Accused Patrick Willmott.Credit:oscar colman

McGuire said companies involved in the alleged Plutus tax evasion were paying workers their take-home pay after PAYG had been deducted, but “significantly and significantly” had failed to pay the full PAYG to the ATO, and to instead partial payments had been made “intermittently and for minimal amounts”. .

“The deal…is that no one was going to pay the full tax,” he said.

The court heard the charges stemmed from a police investigation called Operation Elbrus in which numerous conversations and phone calls involving the accused were recorded by authorities from late 2016.

The jury was told they would hear the name and voice of Michael Cranston, father of Lauren and Adam Cranston, who was Deputy Commissioner of the ATO at the time.

“You will hear recordings (…) during which it would appear that Adam Cranston was using his father as a sounding board and to obtain information,” the prosecutor said.


He pointed out that there was no allegation that Michael Cranston was involved, “apart from answering his son’s questions, which the Crown says he was entitled to do.”

McGuire explained key terms he expects the jury to hear in the secret tapes, including “numerous defendants” who allegedly spoke about the removal of accounting records from the Xero software package, “so that the tax office and the police don’t find out”. fraud”.

He said some of the co-defendants allegedly discussed “the risk and danger of being called for a 353”.

“In effect, it’s a notice that the tax office can send out to people requiring them to come … for a mandatory review,” McGuire said.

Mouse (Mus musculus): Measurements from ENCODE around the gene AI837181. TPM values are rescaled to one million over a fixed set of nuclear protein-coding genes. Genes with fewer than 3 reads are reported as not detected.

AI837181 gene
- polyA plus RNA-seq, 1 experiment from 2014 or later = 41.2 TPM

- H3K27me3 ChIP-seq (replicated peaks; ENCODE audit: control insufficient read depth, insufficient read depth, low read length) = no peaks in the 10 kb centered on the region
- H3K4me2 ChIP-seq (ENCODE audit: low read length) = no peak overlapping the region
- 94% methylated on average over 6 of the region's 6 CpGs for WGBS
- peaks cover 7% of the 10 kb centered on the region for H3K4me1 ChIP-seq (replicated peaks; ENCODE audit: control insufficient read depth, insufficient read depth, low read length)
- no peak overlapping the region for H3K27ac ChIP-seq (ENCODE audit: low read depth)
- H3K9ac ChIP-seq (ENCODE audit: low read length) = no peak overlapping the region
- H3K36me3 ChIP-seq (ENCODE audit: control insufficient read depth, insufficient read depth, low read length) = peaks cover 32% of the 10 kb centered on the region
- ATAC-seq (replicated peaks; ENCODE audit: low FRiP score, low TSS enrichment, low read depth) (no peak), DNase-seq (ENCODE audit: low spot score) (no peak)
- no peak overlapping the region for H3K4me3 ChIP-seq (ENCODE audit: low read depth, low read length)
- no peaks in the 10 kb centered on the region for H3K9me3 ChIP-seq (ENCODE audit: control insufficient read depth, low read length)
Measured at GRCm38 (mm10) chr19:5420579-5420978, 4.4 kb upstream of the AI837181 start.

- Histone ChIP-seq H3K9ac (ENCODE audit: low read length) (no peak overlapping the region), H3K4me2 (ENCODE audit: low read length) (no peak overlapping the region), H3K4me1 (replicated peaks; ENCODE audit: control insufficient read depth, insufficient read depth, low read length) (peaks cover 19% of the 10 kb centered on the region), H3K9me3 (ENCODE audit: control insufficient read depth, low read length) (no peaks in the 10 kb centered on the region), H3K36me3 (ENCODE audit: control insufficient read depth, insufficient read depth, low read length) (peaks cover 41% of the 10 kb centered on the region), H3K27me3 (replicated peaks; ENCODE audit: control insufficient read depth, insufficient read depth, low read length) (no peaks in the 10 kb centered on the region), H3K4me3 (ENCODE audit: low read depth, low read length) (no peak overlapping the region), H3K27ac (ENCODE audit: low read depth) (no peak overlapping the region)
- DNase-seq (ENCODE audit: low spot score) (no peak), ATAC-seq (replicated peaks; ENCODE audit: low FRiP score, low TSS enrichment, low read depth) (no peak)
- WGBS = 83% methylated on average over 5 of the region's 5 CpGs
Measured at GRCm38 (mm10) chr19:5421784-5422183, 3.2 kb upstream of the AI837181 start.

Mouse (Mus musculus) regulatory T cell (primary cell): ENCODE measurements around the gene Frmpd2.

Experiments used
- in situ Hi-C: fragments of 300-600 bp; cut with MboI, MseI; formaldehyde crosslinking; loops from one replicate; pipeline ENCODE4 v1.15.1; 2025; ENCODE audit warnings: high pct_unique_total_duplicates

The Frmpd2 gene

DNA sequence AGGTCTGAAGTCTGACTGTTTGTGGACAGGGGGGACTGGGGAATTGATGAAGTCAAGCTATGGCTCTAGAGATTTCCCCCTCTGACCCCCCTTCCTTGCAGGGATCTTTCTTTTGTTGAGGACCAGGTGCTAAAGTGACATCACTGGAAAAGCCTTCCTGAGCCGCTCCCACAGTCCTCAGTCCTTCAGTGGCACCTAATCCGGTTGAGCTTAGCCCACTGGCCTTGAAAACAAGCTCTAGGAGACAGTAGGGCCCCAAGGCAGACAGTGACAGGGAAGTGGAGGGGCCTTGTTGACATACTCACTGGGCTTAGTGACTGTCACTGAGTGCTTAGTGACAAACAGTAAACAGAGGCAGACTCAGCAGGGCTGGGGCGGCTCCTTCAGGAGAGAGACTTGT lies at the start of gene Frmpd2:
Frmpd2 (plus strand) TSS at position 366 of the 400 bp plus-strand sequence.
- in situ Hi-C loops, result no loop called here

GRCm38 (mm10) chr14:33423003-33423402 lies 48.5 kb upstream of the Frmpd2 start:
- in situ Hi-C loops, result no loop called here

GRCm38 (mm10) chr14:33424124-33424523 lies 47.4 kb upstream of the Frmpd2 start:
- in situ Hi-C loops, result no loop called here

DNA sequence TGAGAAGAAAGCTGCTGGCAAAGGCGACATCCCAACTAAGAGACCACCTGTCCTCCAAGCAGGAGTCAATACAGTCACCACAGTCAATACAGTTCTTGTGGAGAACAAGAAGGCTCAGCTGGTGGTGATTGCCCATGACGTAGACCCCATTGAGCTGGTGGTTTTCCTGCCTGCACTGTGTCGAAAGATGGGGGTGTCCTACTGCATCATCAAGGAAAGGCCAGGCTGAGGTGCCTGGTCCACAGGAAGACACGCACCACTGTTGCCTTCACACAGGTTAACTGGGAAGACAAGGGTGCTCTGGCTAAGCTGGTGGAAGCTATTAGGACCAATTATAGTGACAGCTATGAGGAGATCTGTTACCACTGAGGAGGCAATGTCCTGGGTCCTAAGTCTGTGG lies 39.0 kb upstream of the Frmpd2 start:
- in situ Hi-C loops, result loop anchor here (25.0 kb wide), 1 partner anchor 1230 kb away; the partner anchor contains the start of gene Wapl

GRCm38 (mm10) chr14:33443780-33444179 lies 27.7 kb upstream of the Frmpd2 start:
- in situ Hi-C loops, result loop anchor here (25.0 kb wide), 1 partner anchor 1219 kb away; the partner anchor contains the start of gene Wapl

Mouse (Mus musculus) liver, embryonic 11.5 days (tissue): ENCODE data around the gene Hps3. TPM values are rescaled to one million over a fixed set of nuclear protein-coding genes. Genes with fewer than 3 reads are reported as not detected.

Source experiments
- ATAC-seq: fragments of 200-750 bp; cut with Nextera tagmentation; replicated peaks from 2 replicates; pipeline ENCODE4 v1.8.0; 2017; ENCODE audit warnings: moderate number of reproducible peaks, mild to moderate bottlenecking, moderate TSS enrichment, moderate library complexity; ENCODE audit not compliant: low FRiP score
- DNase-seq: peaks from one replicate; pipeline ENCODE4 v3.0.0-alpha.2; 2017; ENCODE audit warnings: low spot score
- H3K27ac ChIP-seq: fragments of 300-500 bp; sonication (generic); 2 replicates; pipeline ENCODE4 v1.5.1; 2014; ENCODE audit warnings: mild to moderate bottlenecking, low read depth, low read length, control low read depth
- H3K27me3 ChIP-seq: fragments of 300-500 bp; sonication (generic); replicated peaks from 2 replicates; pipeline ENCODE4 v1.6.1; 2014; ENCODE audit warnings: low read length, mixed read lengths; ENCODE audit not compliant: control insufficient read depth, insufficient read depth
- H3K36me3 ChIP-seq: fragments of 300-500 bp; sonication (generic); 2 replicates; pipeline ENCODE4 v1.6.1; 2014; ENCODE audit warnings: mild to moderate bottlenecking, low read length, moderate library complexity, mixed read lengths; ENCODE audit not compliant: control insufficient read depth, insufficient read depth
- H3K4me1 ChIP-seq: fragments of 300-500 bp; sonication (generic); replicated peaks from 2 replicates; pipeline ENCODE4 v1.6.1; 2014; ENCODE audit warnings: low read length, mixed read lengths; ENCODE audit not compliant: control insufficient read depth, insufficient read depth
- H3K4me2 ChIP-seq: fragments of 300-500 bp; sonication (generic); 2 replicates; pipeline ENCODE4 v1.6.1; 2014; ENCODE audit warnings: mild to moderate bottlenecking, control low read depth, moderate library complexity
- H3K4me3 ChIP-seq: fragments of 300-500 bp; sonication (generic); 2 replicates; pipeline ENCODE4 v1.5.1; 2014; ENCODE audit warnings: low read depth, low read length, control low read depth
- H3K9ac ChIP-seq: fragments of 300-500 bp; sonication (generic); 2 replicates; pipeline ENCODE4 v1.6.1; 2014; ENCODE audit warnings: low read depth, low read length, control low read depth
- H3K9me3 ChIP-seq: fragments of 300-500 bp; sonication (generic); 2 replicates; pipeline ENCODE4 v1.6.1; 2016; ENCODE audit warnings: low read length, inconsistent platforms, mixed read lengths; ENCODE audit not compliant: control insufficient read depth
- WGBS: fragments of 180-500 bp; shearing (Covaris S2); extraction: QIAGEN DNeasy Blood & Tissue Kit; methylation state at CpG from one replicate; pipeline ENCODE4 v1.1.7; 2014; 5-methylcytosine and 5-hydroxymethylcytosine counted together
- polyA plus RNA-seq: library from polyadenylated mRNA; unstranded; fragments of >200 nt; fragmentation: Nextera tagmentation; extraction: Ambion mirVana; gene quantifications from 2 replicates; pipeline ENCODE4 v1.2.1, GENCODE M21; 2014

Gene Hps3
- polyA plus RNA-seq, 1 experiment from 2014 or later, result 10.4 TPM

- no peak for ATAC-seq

The co-defendant reportedly expressed concerns in some conversations about garnishment notices or the ATO seizing and freezing money to pay outstanding debt.

The Crown alleges that whenever the ATO issued garnishment notices or “nearly uncovered this fraud”, the lower companies within Plutus’ corporate structure were liquidated.

“Willfully wound up, says the Crown, by the co-defendant…to put the tax office off the track,” McGuire said.

“Leaving these companies effectively holding a debt that the taxman could never collect.”

He said ‘phoenix’ activity is alluded to in the records, when a new company is formed to continue the business of a company ‘deliberately liquidated or otherwise abandoned…to avoid paying its debts’.

“You might know yourselves, maybe from Harry Potter and other things, that the phoenix is ​​a mythological bird,” McGuire said. “When the phoenix died, it would burst into flames and out of the ashes of that dead bird would rise…a replacement phoenix.”

According to him, “like a new phoenix rises from its ashes”, new companies would replace those liquidated.

The Crown says that over time, alleged participants in the fraud moved away from Plutus and second-tier companies, and settled “unsophisticated” people – often unemployed, struggling with substance abuse issues or dependent and in “desperate need” of money – as straw managers. .

These people didn’t know that corporations “don’t pay taxes,” McGuire said.

The trial continues before Judge Anthony Payne.

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